2.  Adding Location Intelligence.
Seeing data plotted on a map can help us make sense of information that would be impossible to understand in a spreadsheet. And knowing where a device is right now lets us provide users with more relevant information, services or security. Adding geolocation to your operations can help you make better decisions more quickly, improve customer experience and engagement, and support mobile workers more effectively.

Cloud-based solutions like the Google Maps Platform make it easy to add location data and functions to web, mobile and custom apps, through powerful APIs. You can also quickly enrich your applications with relevant data from external sources, and overlay and visualise your own data on standard maps. With Google Maps, businesses also benefit from a solution that’s familiar to users and easy to use, covers 99% of the world, and receives up to 25 million updates each day.

3.  Creating an Agile Infrastructure.
Rather than running your IT on specific hardware, the way traditional hosting does, cloud computing uses a large pool of shared infrastructure to give you as much computing power as you need at any time. That means you can scale quickly, from zero to millions of transactions — and back down again — in seconds, without spending time purchasing and provisioning hardware.

You can also quickly tap into the latest tools for: data analysis and business intelligence; managing fast-growing digital assets like video; and exploiting the Internet of Things. That lets you concentrate on getting value out of your data or developing new revenue streams right now, without first spending time setting up your own complex and expensive infrastructure. With pricing models that include per-second billing, Google Cloud Platform also ensures you only pay for what you use.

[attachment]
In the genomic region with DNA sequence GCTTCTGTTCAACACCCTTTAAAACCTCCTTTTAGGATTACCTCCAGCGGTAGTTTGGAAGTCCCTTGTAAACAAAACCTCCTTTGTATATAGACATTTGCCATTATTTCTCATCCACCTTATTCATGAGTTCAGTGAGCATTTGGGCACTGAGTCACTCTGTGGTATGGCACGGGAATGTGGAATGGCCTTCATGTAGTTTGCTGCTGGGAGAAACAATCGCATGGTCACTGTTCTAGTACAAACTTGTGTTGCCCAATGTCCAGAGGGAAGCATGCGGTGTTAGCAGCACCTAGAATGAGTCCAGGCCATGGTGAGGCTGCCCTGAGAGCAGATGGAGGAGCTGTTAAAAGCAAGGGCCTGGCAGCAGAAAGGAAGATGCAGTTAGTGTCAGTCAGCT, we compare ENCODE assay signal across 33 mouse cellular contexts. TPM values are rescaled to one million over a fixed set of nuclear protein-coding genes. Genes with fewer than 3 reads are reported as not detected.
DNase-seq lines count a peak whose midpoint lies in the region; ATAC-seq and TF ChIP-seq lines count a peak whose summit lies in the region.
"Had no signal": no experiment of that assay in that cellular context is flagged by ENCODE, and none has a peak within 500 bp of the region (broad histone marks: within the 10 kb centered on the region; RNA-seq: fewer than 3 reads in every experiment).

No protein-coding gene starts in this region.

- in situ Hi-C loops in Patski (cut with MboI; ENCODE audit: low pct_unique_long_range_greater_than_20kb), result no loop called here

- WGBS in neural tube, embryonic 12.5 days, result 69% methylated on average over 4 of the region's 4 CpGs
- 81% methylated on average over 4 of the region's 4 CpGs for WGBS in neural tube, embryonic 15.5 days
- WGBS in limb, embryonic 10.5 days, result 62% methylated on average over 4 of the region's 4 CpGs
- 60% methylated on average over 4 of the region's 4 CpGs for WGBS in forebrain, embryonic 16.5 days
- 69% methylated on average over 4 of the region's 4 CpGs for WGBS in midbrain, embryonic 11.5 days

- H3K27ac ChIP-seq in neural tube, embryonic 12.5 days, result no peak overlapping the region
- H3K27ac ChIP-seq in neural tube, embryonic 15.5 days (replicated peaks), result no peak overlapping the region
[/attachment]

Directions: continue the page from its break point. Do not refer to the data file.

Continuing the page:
4.  Enabling Rapid Application Development.
To deliver digital transformation and innovation, you need a development process that lets you quickly launch intuitive and secure new apps or easily update existing ones. Cloud infrastructure lets you spin up new production servers in seconds without having to worry about procuring and configuring new hardware. Cloud storage takes away the headaches of worrying about storing, accessing and backing up your data. And the Google Cloud Platform offers a wide range of familiar development environments, APIs and other tools that support agile software development. All of that lets you deliver and deploy production-quality code to support new business processes and features every few weeks rather than every few years.

As a Google Cloud Premier Partner, we spend our time helping organisations like yours deliver game-changing transformations to the way they work using cloud technologies. If you want to find out more about how your business can benefit from the genuine shift in IT provided by cloud computing, why not come and talk to the experts in our business transformation team.

A guide to building the new digital workplace with cloud technology

 

Updated 04/2019
First published 10/2018